Jambavana and Hanuman Meet Rama

Price on Inquiry
This artwork is accompanied by an Authenticity Certificate.

All orders are insured for transit.

This item cannot be shipped outside India.


Size: 10.25 x 14.5 inches
Medium: Natural Colours on Paper
Condition: Very Good
Style: Guler School of Painting


This is a Pahari painting from the Guler School. It depicts Jambavana (the great warrior and strategist), and Hanuman (an ardent devotee of Rama and central character of the Ramayana), meet Rama. Hanuman is prostrating at Rama’s feet, and behind Rama with a bow and arrow is Rama’s brother Lakshman. Jambavana, also known as Jambavanta is the divine-king of bears, created by the god Brahma to assist Rama in his struggle against the Lanka king Ravana. Jambavanta is traditionally depicted in blue and in the form of an Asian black bear. Behind him stand three Vanaras, the forest people who helped Rama in his battle.
The Ramayana is a Hindu epic divided into seven books. It narrates the exile of Rama to the forest with his wife Sita and his brother Lakshmana, the subsequent abduction of Sita by Ravana (the demon-king of Lanka) and the rescue of Sita with the help of Sugriva the king of the monkey tribe and his minister Hanuman. After a fierce battle the city of Lanka was taken, Ravana was defeated and killed, and Sita was rescued. Rama returned and was crowned to begin his glorious reign of Ayodhya.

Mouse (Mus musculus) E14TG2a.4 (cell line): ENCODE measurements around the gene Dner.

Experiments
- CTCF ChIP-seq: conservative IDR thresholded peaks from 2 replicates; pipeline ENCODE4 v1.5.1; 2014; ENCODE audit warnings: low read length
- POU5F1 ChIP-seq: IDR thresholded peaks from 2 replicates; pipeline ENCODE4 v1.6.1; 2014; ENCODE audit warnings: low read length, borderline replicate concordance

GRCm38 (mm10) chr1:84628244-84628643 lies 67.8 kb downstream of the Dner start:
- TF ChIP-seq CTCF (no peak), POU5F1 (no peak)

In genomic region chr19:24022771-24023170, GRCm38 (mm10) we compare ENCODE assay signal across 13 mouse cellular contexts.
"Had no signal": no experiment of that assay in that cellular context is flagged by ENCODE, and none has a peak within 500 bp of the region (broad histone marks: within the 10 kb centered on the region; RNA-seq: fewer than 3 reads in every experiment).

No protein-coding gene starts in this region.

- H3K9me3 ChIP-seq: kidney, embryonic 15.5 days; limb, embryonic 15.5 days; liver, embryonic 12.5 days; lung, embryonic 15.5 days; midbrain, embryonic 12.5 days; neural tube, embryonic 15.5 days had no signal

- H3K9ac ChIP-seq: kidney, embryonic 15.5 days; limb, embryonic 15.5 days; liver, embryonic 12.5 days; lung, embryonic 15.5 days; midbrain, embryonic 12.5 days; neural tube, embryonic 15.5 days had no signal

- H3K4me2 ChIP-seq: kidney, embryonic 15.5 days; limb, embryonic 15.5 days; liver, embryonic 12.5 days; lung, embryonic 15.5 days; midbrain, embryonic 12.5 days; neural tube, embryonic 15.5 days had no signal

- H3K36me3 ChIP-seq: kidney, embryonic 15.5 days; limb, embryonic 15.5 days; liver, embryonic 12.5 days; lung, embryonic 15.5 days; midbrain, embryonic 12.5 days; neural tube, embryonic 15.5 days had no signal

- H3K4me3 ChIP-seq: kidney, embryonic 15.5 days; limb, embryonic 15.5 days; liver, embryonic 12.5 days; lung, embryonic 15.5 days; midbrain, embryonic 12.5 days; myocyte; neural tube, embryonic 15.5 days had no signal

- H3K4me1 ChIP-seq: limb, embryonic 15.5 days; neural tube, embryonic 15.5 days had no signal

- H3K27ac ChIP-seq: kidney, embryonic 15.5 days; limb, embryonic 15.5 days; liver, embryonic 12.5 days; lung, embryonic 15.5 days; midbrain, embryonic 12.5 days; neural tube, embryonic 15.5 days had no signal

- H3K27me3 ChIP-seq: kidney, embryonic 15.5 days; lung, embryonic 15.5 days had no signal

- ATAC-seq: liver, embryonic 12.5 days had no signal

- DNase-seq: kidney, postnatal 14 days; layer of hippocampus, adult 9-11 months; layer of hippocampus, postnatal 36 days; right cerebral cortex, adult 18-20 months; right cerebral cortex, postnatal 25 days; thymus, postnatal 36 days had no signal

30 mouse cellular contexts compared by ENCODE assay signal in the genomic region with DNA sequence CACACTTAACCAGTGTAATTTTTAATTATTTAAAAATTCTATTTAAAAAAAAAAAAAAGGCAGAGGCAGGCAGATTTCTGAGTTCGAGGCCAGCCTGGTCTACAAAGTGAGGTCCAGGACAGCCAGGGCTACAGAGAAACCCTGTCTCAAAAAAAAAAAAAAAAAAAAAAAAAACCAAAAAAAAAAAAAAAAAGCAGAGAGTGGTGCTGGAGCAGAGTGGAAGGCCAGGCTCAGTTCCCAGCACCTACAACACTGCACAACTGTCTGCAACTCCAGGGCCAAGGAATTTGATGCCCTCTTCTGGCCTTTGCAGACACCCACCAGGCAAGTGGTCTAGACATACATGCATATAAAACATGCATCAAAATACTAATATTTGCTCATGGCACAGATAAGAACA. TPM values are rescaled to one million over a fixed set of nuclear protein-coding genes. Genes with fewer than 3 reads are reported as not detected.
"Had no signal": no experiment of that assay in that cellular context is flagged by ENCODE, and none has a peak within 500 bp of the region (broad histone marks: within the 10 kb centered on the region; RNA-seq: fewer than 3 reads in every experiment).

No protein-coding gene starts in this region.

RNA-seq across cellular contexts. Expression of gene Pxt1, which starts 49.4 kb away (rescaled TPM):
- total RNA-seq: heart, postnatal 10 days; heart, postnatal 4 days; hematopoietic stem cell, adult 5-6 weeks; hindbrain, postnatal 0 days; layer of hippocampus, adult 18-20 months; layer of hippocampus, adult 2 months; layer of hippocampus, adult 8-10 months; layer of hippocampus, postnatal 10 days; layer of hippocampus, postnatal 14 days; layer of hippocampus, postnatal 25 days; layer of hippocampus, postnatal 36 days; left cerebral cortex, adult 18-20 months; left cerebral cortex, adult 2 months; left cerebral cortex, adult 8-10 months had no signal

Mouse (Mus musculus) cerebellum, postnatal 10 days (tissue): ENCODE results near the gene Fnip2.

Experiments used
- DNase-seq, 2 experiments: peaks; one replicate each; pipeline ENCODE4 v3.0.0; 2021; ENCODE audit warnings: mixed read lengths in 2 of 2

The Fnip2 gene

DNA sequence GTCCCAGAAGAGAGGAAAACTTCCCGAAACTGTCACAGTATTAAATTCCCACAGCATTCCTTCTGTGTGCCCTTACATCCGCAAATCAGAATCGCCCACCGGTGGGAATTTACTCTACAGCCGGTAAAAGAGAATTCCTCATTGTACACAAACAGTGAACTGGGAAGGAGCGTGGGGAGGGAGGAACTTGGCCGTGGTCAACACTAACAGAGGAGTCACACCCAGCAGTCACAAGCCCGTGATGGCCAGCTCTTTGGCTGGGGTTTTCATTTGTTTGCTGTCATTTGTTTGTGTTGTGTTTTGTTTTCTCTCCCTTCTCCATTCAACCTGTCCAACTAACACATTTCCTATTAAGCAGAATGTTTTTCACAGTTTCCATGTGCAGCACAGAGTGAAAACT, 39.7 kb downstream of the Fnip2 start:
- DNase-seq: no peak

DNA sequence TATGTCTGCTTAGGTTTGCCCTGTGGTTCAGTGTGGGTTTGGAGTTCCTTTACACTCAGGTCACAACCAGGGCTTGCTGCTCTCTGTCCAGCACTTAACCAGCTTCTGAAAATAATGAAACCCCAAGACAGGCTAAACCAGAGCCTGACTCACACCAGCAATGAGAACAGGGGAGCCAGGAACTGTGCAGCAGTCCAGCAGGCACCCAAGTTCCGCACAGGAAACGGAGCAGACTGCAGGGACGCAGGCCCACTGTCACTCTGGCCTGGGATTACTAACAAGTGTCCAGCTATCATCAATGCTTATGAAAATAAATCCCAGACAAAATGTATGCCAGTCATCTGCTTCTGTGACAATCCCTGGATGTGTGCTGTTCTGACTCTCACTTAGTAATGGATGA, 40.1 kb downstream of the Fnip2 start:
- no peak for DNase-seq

About the Guler School of Painting
Guler was a small Indian hill state in the lower Himalayas, in modern-day Himachal Pradesh. The kingdom was founded in 1415 by Raja Hari Chand, a descendant of the royal family of Kangra. In the first half of the 18th century a family of Kashmiri painters, trained in Mughal painting, sought shelter at the court of Raja Dalip Singh (1695-1741) of Guler. This was the beginning of what came to be called the Guler style, though in its early phase it was known as Kangra art because of the royal family name. The Guler School of painting is also known under the umbrella term Pahari painting (literally meaning a painting from the mountainous regions, as 'pahar' means a mountain in Hindi). The term 'Pahari Painting' is used for a form of painting, done mostly in miniature, originating from Himalayan hill kingdoms of North India, during 17th-19th century, notably Basohli, Mankot, Nurpur, Chamba, Kangra, Guler, Mandi, and Garhwal.